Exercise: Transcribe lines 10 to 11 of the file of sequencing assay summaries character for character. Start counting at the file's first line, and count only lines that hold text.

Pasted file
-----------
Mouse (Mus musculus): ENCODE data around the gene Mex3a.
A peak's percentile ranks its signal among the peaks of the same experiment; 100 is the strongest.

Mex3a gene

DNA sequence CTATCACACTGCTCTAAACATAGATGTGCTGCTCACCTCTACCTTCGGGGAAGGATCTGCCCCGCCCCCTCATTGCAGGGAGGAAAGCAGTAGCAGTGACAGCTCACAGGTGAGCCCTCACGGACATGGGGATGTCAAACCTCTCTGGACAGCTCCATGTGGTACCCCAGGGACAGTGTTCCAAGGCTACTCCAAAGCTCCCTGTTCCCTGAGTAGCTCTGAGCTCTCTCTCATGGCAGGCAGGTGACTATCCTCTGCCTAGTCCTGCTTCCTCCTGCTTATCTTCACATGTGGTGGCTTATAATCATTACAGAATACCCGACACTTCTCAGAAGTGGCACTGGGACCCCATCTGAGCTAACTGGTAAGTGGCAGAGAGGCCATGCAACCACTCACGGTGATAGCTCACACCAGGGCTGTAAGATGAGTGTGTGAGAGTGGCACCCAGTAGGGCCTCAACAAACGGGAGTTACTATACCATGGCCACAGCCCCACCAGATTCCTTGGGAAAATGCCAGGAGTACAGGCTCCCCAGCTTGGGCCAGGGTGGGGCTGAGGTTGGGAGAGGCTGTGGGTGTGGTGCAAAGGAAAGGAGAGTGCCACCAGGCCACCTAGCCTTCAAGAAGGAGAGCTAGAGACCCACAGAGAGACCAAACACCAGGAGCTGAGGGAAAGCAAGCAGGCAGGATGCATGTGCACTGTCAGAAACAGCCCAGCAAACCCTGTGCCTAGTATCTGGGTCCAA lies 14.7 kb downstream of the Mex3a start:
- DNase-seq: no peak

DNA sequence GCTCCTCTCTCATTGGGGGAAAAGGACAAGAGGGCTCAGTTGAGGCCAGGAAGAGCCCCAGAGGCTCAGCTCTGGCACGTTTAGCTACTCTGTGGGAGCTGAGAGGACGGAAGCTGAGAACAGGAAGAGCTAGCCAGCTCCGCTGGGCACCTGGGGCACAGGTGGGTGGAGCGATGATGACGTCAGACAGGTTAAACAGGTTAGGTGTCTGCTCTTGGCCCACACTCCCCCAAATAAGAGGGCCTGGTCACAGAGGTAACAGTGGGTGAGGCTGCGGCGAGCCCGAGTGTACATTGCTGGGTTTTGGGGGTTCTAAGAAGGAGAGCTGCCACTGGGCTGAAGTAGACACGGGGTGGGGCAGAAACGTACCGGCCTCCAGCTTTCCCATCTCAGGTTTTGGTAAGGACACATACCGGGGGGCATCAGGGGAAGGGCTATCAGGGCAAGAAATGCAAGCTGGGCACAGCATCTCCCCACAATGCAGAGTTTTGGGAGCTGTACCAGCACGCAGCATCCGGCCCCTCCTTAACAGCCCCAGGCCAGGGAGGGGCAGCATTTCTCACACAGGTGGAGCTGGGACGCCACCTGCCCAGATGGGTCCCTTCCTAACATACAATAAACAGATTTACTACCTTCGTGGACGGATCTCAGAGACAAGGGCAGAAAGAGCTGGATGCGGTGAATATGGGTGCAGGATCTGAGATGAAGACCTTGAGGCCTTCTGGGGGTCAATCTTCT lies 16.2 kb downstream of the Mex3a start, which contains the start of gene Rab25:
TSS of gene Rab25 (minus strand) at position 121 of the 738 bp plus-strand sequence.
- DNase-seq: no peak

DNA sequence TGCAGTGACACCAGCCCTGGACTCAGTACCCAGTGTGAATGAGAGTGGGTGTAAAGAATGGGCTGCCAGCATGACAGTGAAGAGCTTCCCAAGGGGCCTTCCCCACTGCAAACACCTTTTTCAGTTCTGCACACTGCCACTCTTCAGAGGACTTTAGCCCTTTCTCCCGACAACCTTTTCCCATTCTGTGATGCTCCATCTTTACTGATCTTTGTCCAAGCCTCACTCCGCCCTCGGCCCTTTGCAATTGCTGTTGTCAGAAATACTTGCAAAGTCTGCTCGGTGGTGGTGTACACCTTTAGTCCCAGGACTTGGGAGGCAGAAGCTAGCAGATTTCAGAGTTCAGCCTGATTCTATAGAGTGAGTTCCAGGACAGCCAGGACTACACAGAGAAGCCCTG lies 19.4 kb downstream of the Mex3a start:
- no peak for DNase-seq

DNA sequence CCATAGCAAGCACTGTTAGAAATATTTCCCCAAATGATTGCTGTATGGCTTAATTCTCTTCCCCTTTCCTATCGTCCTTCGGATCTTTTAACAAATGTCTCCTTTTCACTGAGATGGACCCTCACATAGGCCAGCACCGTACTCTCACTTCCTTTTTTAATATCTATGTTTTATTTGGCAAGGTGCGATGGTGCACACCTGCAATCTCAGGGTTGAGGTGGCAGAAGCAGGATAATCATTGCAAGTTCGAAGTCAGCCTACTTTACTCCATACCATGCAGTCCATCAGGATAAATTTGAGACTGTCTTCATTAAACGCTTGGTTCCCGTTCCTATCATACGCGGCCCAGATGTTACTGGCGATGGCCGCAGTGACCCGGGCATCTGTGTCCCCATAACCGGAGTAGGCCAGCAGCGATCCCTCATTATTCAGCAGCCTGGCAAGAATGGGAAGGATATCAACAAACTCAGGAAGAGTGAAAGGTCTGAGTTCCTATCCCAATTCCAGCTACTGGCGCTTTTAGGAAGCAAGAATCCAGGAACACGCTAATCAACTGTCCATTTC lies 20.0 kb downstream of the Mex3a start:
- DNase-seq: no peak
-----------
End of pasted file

- no peak for DNase-seq

DNA sequence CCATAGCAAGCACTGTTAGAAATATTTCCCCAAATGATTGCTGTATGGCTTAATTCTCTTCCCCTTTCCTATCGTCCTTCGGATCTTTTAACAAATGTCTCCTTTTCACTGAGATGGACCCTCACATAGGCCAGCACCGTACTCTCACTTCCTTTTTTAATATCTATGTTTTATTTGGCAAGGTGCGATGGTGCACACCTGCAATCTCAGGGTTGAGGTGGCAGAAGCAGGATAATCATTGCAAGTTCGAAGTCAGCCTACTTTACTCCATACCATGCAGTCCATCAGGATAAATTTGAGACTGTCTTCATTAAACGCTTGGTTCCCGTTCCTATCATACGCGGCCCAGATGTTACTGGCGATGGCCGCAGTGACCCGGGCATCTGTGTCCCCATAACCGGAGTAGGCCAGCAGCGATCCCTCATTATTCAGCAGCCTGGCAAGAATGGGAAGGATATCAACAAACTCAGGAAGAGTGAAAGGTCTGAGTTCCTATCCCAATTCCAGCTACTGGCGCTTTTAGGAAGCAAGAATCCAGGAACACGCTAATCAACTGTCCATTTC lies 20.0 kb downstream of the Mex3a start: